Best Albums of 2015

Best Albums of 2015

There are literally a thousand options to choose from here, so if your favorite album didn’t make the list, don’t worry. This is really a combination of my favorite albums, mixed with what a lot of other people and critics seem to be saying, and hopefully I’ve put some unique artists on the list. Things will definitely be left out, but that being said, here it is:


10. To Pimp a Butterfly, Kendrick Lamar

I didn’t particularly take to this album, but it absolutely deserves to be on this list. An important, urgent piece of work, this album is groundbreaking in how it cries at the desperate state of humanity with such poignant lyrics, but still manages to be a highly entertaining, engaging piece. Best songs: Alright, i, King Kunta, For Sale? – Interlude.


9. My Love is Cool, Wolf Alice

Exhilarating, beautiful, and haunting all in one, Wolf Alice’s debut album has been a bit forgotten since being released in June, but that doesn’t stop it from being a completely engaging listen. There’s a fresh sound that can only be found on a band’s first album, but this stands out from other debuts this year due the fact that it manages to be all over the place and singular at the same time. Best songs: Bros, Moaning Lisa Smile, Freazy, Turn to Dust.


8. VEGA Intl. Night School, Neon Indian

Neon Indian’s most complex album to date—and his first album since 2011—this at first seems a very chaotic listen, but levels out into an incredibly infectious, synth-heavy listen. More glitzy and focused on one-man-show Alan Palomo’s voice than his previous outings, this is possibly the catchiest album on the list and well worth a listen. Best songs: Slumlord, C'est La Vie (Say the Casualties!), Annie, Dear Skorpio Magazine.


7. No Cities to Love, Sleater-Kinney

Their first album in ten years, this is one heck of a return. Sleek, loud, and unflinchingly feminist, this 33-minute album is a powerful anthem and a welcome return for the Olympia, Washington-based band. It’s an album that demands to be listened to, and I have no problem with that. Best songs: Surface Envy, Bury Our Friends, A New Wave.


6. Carrie & Lowell, Sufjan Stevens

Somewhat of a comeback for the Detroit-based singer-songwriter, Carrie & Lowell was written in the memory of Stevens’ late mother, Carrie, and chronicles a life of mental illness and substance abuse. Thus, the album is mournful and reflective, with Stevens’ voice almost ghostly in appearance. The lyrics are poignant and sad, but all the more beautiful for it. Best songs: Fourth of July, The Only Thing, Should Have Known Better, Carrie & Lowell.


5. Honeymoon, Lana Del Rey

Sweeping, retro, and harkening back to Hollywood’s golden age, Honeymoon is a bit less sad than its predecessor, Ultraviolence, but even more stunning. Del Rey’s voice is more evocative than ever, crooning of love, abuse, loneliness, and fame. She continues to play up her bad-girl persona here, but manages to achingly pitiful and modernly feminist as well. Best songs: Salvatore, Religion, High By the Beach, The Blackest Day, Music to Watch Boys To.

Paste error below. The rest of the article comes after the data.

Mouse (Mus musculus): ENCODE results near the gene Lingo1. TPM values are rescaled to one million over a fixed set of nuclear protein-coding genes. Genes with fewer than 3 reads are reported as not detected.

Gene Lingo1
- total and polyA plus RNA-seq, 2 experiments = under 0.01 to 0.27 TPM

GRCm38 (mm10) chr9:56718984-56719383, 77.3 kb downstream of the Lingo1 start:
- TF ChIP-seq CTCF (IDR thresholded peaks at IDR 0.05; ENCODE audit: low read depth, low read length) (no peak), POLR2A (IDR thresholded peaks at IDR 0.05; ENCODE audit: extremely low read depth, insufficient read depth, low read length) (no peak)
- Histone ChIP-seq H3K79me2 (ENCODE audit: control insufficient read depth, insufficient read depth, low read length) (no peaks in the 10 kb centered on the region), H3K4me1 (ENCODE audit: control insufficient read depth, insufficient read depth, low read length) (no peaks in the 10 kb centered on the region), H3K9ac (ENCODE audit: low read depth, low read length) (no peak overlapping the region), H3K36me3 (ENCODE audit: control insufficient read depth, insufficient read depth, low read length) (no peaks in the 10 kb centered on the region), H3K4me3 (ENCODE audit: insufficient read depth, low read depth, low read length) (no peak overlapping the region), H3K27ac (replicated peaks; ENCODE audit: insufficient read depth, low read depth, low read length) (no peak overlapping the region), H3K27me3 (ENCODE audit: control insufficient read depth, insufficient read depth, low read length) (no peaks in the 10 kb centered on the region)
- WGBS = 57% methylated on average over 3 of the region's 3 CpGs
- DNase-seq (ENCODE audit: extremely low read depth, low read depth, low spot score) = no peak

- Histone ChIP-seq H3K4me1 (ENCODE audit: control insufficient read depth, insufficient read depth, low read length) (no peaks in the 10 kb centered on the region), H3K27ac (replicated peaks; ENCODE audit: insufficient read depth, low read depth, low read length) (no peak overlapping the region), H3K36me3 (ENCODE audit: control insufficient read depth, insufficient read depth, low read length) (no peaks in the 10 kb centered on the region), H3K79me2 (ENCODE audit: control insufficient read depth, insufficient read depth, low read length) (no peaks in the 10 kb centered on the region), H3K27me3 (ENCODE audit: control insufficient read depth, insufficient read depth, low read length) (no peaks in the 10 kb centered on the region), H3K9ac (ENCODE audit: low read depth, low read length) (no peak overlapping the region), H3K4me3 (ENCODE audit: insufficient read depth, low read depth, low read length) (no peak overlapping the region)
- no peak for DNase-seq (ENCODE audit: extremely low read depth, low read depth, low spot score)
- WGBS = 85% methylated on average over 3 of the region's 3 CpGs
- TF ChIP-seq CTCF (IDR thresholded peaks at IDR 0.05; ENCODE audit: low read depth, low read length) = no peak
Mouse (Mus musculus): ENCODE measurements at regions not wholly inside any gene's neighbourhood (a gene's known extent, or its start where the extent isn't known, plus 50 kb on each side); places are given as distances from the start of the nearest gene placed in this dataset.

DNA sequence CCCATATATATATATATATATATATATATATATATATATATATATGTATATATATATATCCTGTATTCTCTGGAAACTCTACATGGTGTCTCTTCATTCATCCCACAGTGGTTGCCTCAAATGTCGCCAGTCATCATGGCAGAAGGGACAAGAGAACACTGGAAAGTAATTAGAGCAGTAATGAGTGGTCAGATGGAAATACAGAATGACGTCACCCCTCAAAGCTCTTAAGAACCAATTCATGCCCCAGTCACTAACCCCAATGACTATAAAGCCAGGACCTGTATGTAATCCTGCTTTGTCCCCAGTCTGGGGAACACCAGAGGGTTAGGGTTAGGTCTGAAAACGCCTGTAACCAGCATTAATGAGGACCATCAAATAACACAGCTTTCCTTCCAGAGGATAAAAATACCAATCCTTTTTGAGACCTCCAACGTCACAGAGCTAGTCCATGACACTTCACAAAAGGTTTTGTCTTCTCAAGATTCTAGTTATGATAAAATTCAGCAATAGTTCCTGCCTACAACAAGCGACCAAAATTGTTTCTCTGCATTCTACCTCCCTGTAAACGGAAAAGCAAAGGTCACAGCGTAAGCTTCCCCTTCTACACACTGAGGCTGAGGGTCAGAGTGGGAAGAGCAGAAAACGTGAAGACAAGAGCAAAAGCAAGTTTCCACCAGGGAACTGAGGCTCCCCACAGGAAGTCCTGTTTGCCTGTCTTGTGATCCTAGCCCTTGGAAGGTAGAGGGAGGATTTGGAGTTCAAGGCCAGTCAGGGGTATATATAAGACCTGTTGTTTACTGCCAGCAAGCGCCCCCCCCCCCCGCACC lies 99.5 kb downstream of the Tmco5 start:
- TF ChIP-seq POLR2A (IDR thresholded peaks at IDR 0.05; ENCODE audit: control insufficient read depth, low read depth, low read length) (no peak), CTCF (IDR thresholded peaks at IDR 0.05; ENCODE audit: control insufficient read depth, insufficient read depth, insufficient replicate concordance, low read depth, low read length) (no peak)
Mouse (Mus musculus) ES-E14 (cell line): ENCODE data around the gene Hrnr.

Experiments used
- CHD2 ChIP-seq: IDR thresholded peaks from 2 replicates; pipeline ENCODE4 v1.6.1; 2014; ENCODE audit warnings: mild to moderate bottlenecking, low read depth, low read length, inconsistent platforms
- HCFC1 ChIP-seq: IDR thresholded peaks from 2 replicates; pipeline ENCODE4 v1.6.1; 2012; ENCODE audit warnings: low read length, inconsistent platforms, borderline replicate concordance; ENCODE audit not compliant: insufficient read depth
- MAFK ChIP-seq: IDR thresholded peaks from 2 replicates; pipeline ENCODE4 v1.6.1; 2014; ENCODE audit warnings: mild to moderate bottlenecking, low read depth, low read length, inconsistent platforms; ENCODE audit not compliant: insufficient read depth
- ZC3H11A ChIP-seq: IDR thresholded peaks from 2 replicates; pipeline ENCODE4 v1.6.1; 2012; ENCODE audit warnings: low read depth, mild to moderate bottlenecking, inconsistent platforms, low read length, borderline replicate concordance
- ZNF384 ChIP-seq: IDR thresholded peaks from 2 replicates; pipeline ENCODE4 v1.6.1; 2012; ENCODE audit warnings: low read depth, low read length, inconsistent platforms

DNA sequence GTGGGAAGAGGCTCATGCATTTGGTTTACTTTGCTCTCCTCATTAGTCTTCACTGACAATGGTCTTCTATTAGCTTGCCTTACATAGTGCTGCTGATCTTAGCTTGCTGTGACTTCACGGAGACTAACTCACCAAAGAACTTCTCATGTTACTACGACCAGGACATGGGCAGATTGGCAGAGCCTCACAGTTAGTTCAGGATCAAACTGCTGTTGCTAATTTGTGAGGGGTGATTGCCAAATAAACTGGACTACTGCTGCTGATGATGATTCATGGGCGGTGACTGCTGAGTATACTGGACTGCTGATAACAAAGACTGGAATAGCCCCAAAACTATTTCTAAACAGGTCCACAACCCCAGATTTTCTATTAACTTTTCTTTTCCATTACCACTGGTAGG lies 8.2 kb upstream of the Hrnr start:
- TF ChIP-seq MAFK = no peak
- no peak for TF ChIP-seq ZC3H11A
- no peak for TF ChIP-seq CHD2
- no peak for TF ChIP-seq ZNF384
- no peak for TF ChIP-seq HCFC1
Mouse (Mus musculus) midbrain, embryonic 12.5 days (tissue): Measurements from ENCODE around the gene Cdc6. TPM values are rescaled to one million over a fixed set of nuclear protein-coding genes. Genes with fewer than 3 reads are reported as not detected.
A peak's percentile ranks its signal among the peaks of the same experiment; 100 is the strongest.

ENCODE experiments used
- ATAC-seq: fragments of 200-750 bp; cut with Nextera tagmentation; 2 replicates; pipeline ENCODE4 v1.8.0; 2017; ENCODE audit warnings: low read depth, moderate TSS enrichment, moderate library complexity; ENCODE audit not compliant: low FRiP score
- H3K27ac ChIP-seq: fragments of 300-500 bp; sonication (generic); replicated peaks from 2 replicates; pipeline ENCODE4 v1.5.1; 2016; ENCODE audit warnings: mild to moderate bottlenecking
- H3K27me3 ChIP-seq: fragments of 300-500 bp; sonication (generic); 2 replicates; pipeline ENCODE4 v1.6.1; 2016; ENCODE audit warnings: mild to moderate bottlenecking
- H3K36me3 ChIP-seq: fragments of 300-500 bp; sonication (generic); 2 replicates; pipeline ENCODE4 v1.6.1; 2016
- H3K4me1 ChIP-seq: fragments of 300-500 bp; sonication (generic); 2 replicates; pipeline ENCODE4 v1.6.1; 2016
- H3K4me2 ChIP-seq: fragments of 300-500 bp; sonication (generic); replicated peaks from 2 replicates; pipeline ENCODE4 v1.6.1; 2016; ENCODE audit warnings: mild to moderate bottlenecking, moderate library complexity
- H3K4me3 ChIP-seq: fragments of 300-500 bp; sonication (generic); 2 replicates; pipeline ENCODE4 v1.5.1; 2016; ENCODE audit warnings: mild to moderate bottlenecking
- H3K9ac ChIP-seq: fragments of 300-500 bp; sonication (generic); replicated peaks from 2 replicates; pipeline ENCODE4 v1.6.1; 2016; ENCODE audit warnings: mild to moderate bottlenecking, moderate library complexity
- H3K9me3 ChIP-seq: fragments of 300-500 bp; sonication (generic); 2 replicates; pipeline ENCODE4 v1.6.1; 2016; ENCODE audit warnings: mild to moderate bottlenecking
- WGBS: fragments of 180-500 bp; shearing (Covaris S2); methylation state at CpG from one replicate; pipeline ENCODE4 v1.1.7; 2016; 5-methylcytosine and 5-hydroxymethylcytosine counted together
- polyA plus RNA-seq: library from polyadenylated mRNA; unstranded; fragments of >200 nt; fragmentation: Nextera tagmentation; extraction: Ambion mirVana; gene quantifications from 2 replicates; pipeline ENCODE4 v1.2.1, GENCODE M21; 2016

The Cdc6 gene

4. Currents, Tame Impala

While not Tame Impala’s strongest album, Currents has grown on me since being released in July and is still absolutely one of the best albums of the year. Much more synth-heavy than one-man-wonder Kevin Parker’s earlier work, he described it as his attempt at pop music, but I don’t think it’s classifiable. Part alternative, part pop, and part electronic, it’s a clean-cut, glossy, but thoroughly entertaining ride. Best songs: Let It Happen, Disciples, The Less I Know the Better, Reality In Motion, Nangs.


3. Art Angels, Grimes

Released without much press, Art Angels was somewhat of a surprise to many people, but one of the best ones of the year. Fun, edgy, and purposefully bizarre, Grimes—the stage name for Canadian artist Claire Boucher has created a groundbreaking album that bursts through the confines of its genre to be something else entirely. At times piercing, at times operatic, and always entertaining and catchy, Boucher’s lyrics preach independence and self-confidence in continually inventive ways. Best songs: Flesh without Blood, Realiti, Belly of the Beat, Life in the Vivid Dream.


2. Sometimes I Sit And Think, And Sometimes I Just Sit, Courtney Barnett

Released back in March, the Australian singer-songwriter’s second album is a pure delight. Full of tongue-in-cheek lyrics and often rhyming, Barnett has created a fresh, cohesive album that bursts with creativity. It’s not really about much, but that doesn’t matter: it’s the most fun I’ve ever had listening to somebody’s millennial-fueled existential crisis. Best songs: Elevator Operator, Kim’s Caravan, An Illustration of Loneliness (Sleepless in New York), Dead Fox, Boxing Day Blues.


1. Thank Your Lucky Stars, Beach House

I could have easily put the Baltimore duo’s other 2015 release, Depression Cherry, on this list, but short of having two of their albums on here, I’ll just say this: that album is dreamy, hazy, and autumnal, but this one—dropped in its entirety with no publicity, hardly two months later, is even better. Darker and more political, with a clearer sound and focus, Victoria Legrand’s vocals are hauntingly beautiful and Alex Scally backs her up with a newfound edginess. If you haven’t started listening to them by now, you might want to change that. Best songs: One Thing, Somewhere Tonight, Majorette, The Traveller.


Notable omissions: How Big, How Blue How Beautiful, Florence + the Machine; Vulnicura, Björk; In Colour, Jamie xx; Every Open Eye, Chvrches; Divers, Joanna Newsom; I Love You, Honeybear, Father John Misty; White Men Are Black Men Too, Young Fathers; 25, Adele; Multi-Love, Unknown Mortal Orchestra; Compton, Dr. Dre; and probably a bunch more. 

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